Out, Out, Damn Spot
July 5, 2009 10:25 AM   Subscribe

How do you remove a stain....if you don't know what the stain is?

I have a white rayon tunic shirt which long ago developed some mysterious brown stains on the front. It almost looks like I dribbled tea down the front. Except - I didn't. I just pulled it out of the closet one day and noticed all these drips of an unknown stain on them.

All I can think is: I used to live in an apartment where the "closet" was open space under a platform loft bed, leaving all my hanging clothes open to random weird floating gak in the air from inside or outside. So this stain could be ANYTHING.

I've tried stain spray, I've tried diluted bleach, I've tried Oxy-Clean; it's still rather stubborn. I even got desperate and tea-dyed the whole shirt to see if the rest of it would take on the same hue as the stain, but...that just made the stain a little darker too, so you can still see it. Researching all the "stain removal tips" web sites out there require you to know what the stain is first, but....I don't know.

posted by EmpressCallipygos to Home & Garden (8 answers total) 1 user marked this as a favorite
How old is the shirt? Is it possible this is just discoloration from a very old invisible stain?

Have you tried soaking it in water softner and borax. I don't hold out much hope if Oxy failed but it's sad to have a shirt die on you.
posted by Lesser Shrew at 11:09 AM on July 5, 2009

How long did you leave it in the Oxy? I collect old dolls who sometimes come with clothes that are brown which turn out to be white after a week of soaking in Oxy or Bleach for Unbleachables (same chemical.) I change the water every couple of days and mix up a new batch. RIT used to make a stain remover/yellow remover which was good for synthetics and rayon.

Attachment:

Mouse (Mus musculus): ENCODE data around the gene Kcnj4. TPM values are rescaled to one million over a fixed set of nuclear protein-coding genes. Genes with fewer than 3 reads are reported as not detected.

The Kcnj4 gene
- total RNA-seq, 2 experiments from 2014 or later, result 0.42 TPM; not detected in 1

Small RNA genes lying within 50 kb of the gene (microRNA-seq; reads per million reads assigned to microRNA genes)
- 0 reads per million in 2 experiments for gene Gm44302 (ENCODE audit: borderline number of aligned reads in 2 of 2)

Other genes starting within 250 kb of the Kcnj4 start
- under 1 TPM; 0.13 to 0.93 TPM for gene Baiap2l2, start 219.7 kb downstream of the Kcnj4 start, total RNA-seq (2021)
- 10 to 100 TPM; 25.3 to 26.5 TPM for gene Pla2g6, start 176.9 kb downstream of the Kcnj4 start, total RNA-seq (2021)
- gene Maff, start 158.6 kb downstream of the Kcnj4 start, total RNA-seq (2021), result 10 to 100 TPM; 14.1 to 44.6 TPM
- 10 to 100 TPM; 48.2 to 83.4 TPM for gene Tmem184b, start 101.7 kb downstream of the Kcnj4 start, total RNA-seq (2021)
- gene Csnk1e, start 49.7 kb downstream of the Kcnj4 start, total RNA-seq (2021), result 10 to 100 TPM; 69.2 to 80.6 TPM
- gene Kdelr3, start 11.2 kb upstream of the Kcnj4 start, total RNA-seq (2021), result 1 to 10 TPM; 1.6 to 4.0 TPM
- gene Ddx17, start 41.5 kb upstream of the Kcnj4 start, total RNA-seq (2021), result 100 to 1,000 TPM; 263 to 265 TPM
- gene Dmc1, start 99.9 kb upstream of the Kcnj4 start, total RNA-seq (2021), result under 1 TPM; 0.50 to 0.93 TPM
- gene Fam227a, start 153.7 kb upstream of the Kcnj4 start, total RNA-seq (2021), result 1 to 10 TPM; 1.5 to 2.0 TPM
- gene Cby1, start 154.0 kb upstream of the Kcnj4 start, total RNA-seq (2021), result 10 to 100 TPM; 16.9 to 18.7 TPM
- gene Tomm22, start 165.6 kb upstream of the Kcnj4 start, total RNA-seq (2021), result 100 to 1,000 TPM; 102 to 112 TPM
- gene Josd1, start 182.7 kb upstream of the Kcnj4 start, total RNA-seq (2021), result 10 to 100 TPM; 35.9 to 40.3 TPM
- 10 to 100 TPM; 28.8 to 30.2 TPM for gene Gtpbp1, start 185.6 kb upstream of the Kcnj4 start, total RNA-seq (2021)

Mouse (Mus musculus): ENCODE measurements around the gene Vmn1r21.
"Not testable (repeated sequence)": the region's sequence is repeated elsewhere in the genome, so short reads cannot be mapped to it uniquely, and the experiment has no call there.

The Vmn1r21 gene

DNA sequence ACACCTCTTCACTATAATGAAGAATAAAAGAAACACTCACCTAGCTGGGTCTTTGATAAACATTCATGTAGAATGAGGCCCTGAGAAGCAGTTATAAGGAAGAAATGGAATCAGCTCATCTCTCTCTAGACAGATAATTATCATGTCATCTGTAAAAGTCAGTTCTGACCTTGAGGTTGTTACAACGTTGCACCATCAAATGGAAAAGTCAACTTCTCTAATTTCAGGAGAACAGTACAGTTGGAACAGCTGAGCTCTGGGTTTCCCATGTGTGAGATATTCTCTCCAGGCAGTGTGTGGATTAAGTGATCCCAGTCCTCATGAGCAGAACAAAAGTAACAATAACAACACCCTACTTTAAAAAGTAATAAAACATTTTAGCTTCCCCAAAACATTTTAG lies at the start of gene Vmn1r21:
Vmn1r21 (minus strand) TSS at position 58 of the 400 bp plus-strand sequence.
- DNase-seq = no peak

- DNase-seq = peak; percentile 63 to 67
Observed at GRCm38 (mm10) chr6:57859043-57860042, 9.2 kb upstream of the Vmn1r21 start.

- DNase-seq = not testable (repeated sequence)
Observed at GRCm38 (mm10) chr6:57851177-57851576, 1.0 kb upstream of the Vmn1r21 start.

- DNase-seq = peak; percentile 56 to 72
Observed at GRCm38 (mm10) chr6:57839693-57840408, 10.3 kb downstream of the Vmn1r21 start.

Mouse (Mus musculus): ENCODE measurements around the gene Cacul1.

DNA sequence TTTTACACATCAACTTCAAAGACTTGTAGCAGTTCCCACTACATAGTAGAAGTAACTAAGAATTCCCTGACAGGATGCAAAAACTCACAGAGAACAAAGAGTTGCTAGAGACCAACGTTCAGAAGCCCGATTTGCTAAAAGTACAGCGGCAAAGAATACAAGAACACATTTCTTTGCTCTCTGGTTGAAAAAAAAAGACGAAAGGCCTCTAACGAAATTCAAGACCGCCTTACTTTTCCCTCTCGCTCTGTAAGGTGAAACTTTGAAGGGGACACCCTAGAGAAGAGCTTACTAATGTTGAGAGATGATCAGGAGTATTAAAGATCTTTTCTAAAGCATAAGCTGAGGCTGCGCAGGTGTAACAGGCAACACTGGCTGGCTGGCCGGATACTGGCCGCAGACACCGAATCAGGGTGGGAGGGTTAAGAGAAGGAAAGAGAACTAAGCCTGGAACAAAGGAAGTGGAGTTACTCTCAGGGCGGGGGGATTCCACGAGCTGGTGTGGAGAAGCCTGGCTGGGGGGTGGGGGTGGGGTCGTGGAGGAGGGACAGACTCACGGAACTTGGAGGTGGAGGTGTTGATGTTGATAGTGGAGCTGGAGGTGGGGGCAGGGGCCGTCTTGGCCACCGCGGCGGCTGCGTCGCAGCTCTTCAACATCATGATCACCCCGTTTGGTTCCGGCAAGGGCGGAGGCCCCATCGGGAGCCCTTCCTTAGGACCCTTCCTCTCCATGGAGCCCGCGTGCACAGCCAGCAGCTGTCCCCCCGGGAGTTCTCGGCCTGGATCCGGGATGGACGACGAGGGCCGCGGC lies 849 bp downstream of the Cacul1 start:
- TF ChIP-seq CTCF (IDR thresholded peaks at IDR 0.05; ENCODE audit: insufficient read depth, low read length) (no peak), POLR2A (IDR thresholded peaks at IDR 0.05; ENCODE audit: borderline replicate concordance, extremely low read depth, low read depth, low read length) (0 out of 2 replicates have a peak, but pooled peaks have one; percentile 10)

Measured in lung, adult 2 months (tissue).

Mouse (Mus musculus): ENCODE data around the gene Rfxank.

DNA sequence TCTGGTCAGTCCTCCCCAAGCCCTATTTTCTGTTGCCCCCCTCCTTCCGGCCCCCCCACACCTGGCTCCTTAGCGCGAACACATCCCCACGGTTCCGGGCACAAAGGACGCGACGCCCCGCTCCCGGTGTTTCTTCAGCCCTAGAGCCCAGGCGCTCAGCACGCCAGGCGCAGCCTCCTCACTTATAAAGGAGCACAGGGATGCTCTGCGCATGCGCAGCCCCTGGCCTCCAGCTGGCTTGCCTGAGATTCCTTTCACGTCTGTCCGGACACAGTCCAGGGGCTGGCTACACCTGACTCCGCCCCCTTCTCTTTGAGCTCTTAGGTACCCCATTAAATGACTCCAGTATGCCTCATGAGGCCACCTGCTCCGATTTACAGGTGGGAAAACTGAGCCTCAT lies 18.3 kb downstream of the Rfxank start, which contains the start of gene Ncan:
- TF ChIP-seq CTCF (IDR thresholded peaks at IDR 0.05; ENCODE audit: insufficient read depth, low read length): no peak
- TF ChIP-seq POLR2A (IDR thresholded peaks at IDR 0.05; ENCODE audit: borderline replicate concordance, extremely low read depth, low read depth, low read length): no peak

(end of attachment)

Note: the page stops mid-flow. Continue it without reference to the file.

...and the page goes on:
posted by x46 at 11:45 AM on July 5, 2009

Sounds like a rust stain. Try letting some lemon juice sit on the stain for a few hours, preferably in the sun.
posted by 26.2 at 2:32 PM on July 5, 2009

Zout. I have yet to find a stain it hasn't helped.
posted by miss lynnster at 3:21 PM on July 5, 2009

Best answer: What you have is likely a tannin stain. Think of how when you slice an apple, it turns brown. Your drycleaner may be able to help you: http://www.americandrycleaner.com/article.cfm?articleID=17692 (actually, would have been better able to help you in the first place).

It may have been something clear that dripped originally that went unnoticed, but heat and thingies floating in the air oxidized it (and if it was in or near plastic, that would have made it worse).

But, the treatments you've used may have set it more: http://housekeeping.about.com/od/surfacefabric/a/tanninstains.htm

I worked for a drycleaner for years (though IANYDC), and have worked with vintage clothing for 25. Rayon is tricky, and your garment may now be a lost cause. You'd have fared better with linen or cotton, where you could use the old lemon juice and sunshine method. You have to watch the acids on rayon though. In this case, since you've soaked it in tea and have already attacked it and it's pretty far gone, I'd say try the RIT dye remover as recommended above to get it white again, and then try peroxide on the stain. But too much work in one area on rayon is going to show; and the abuse to the fibres if you rub too much or use chemicals that ruin the finish is going to mean that area will always be noticed, likely with a dull spot.